8 Texas Lifestyle Magazine | Fall 2016

Beck Season 40 opener

about his biggest “get” or “surprise performance,” Lickona scrolls, and scrolls, and well, scrolls, through a massive list on his computer. Willie Nelson sang for the pilot and Lickona says Willie’s voice is “still strong and clear” today. Lickona also points to Kendrick Lamar and his “electrifying” performance, or 60-year-old African Angelic Kidjo who “really lit up the place.” He also calls James Taylor’s 2015 show “spine tingling just to see him walk on stage.” Consider that little list, and it’s an impressive smattering of musical styles. (The “historical marker” describes Austin City Limits as, “showcasing roots music, legends and innovative popular music from every genre.”) “An important piece" of the show, Lickona says, is that “people turn to Austin City Limits to discover new talent.” Consider Lyle Lovett, who was an unknown when he

first appeared center stage. A nice step up for the one-time audience member. For a little hint of what to look forward to in the new talent category, remember these names, chosen by Lickona: Natalia Lafourcade (Latin Grammy Award winner), James Bay (“Up and coming from the U.K.”) and Rhiannon Giddens (“Incredible voice … trained in classical opera”). Lickona sits in a sunny office overlooking 2nd Street, where crowds gather on taping day, talking about the job that’s allowed this former upstate New Yorker a front row seat to music history. In 2011, the stage, studio, and some offices, moved from the University of Texas at Austin campus and KLRU’s iconic studio 6A, to this downtown location. 6A could accommodate an audience of 300. The new venue hosts 1,800. He laughs when asked to describe his job, “It takes patience and persistence …. Still being patient and


Willie Nelson, with Emmylou Harris Season 40 Hall of Fame special

persistent with Bruce Springsteen!” A “get” he’s still working on. Performer Sam Smith was 23 when he took the ACL stage. He described to Lickona “a magic in that room,” and said it was the best show he’d ever done in America. Lickona says, “It gives us such a good feeling to know we created such an environment … bringing out the best.” Performers pour their heart and soul out in their music and listeners, whether in the studio or watching on a screen, “have a chance to immerse themselves … because it’s still a concert.” Despite a justifiable pride as they look in the rearview mirror, ACL creators and producers have an eye on the future.

Radiohead Season 38

Shows are taped live, from February through November, but can now also be live-streamed on Work is also underway to digitize the entire archive to make available to the public. The Third Annual Austin City Limits Hall of Fame Inductions and Celebration, honoring Bonnie Raitt, Kris Kristofferson and B.B. King, tapes October 12th and airs on New Year’s Eve. Actors Megan Mullally and Nick Offerman are scheduled to host. Lickona says the program will “honor those artists who helped build a legacy.” 310 W. 2ND ST, WILLIE NELSON BLVD | AUSTIN ACLTV.COM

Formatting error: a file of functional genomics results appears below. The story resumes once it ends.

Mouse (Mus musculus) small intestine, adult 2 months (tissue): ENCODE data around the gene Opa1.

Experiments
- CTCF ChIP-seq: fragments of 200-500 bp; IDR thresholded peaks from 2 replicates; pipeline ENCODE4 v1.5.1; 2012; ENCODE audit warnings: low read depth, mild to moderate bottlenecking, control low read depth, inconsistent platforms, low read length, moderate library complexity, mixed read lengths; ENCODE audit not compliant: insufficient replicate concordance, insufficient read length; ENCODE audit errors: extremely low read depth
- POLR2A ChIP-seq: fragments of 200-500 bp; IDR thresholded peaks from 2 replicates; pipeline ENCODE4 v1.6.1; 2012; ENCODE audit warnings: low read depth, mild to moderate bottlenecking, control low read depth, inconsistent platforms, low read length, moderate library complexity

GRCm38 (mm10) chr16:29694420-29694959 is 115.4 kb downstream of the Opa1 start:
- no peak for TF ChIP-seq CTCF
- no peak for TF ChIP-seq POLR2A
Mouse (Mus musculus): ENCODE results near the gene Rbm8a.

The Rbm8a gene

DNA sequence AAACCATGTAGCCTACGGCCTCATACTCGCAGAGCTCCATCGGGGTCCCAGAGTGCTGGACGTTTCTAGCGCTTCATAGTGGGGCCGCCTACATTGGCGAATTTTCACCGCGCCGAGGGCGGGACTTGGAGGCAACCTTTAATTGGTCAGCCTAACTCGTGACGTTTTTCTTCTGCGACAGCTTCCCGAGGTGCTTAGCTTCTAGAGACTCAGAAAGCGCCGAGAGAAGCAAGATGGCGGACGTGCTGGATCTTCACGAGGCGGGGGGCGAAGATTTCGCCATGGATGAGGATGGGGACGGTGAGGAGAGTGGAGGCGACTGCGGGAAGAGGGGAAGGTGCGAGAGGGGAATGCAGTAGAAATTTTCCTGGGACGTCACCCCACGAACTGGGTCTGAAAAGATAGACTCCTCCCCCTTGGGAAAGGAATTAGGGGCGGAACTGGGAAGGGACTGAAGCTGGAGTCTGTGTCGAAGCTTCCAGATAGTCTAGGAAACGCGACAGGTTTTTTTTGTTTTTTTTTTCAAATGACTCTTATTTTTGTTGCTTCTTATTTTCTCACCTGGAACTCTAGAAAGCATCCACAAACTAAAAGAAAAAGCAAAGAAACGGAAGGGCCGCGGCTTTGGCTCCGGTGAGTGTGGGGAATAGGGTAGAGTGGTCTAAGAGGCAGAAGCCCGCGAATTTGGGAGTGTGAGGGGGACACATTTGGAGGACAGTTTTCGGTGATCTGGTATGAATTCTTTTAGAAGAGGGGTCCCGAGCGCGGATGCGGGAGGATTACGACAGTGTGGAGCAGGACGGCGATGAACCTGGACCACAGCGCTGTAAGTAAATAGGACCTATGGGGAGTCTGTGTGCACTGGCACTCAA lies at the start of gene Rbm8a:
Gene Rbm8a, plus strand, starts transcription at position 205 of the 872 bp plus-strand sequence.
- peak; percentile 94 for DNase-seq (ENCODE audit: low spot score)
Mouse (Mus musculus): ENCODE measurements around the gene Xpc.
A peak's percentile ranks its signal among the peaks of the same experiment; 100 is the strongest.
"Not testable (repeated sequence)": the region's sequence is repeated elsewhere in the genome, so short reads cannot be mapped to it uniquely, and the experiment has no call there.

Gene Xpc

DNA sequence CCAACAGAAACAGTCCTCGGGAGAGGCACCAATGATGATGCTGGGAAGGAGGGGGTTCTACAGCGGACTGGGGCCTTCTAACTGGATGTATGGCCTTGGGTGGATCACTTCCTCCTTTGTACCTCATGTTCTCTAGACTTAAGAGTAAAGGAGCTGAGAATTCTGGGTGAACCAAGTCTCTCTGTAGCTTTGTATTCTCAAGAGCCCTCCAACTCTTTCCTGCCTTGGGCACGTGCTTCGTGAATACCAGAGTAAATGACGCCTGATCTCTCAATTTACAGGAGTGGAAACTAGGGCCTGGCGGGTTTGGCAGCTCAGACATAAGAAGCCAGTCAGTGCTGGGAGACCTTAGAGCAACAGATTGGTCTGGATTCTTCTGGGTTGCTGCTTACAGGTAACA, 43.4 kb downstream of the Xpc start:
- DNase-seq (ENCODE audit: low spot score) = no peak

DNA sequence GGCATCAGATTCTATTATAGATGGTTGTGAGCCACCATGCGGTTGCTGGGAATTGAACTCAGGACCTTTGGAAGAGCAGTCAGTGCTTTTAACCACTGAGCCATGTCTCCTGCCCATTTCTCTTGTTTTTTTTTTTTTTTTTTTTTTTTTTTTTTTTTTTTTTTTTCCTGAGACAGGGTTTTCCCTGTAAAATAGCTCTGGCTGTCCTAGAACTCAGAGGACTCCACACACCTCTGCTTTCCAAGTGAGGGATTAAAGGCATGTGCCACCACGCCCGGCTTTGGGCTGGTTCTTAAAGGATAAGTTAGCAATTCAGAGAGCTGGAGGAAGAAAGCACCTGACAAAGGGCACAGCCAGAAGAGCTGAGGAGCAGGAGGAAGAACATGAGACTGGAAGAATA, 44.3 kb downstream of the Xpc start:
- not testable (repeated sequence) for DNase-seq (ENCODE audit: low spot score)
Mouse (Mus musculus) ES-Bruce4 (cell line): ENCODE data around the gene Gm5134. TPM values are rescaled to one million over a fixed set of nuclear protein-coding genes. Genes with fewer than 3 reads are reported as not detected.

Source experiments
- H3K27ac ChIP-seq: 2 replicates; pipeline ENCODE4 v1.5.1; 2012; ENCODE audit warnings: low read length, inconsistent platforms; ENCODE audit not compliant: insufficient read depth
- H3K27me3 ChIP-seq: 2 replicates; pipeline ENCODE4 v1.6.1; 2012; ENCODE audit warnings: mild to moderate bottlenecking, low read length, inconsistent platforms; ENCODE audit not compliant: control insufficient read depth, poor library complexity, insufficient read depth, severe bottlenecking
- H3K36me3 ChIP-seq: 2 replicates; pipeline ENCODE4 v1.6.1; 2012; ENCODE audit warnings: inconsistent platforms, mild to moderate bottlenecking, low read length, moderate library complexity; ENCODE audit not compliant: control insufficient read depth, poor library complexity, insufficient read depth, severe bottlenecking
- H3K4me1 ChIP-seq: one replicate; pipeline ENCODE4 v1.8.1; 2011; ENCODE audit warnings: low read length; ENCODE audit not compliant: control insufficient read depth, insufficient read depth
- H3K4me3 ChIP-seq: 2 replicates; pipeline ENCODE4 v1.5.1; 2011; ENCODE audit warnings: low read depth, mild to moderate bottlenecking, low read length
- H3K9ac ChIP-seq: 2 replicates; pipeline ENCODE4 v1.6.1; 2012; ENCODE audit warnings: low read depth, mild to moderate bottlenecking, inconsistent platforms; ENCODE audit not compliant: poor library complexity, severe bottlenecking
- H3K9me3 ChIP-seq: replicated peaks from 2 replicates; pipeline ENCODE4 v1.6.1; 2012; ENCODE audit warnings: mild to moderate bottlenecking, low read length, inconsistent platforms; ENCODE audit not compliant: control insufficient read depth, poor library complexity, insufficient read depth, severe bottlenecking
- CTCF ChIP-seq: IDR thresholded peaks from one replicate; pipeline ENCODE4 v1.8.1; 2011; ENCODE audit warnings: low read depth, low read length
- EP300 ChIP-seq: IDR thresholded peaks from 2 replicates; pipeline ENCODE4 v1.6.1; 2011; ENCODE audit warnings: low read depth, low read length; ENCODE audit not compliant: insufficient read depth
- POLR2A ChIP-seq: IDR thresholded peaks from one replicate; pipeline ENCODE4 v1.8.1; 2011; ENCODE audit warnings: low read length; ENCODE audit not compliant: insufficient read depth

Lucinda Williams Season 33

Fall 2016 | 9

All photography courtesy KLRUTV/Austin City Limits. Photos by Scott Newton.

Black Keys Season 36

Emmylou Harris Season 7



By Steve Uhler

Austin, music clubs have their day and fade away – sic transit La Zona Rosa, Liberty Lunch, Armadillo World Headquarters, ad infinitum. But, like a diamond, Antone's is forever. The latest incarnation of the iconic venue (there have been six different locations over the years) is situated just three blocks away from the site of the original location at Sixth and Brazos, which opened in 1975. Over the changing times and addresses, Antone's has gained a mythic reputation among audiences and musicians alike as a blues mecca, attracting such legendary performers as B.B. King, John Lee Hooker, Stevie Ray Vaughan (and older brother Jimmie, still a frequent guest), Muddy Waters and countless others.

10 Texas Lifestyle Magazine | Fall 2016

By all accounts, founder Clifford Antone loved the blues, and his older sister Susan did, too – almost as much as she loved her kid brother. So when the legendary club owner died in 2006, she resolved to keep his legacy alive, even if it meant relocating the club – several times. “With my brother, it was always about the music,” she says. “And with music comes some heavy, wonderful things - that feeling, that spirit. I think that some spirits just move right along with the music.” In addition to its reputation as a prestigious showcase for established acts (it was named the 'Nation's Best Blues Club' by USA Today), Antone's continues to foster new local talent, a policy dating back to a teenaged Stevie Ray Vaughan, and continuing with such current

torch-bearers as Gary Clark, Jr. - who just happens to be a partner in the new venture. “It was a mission for my brother,” says Susan. “I've talked to several people throughout the years who've said, 'Yeah, Clifford let me on the stage. I was twelve.'” The 'new' Antone's opened last New Year’s Eve. Susan teamed with entrepreneur Will Bridges (Arlyn Studios, Deep Eddy Cabaret) and a select coterie of others, all with an eye on restoring the gritty luster that had characterized the original. “If the club didn't come back in an authentic way,” says Bridges, “it would be a failure.” Renowned neon artist Evan Voyles recreated the distinctive Antone's logo and marquee from the old Sixth Street location. Photos of iconic artists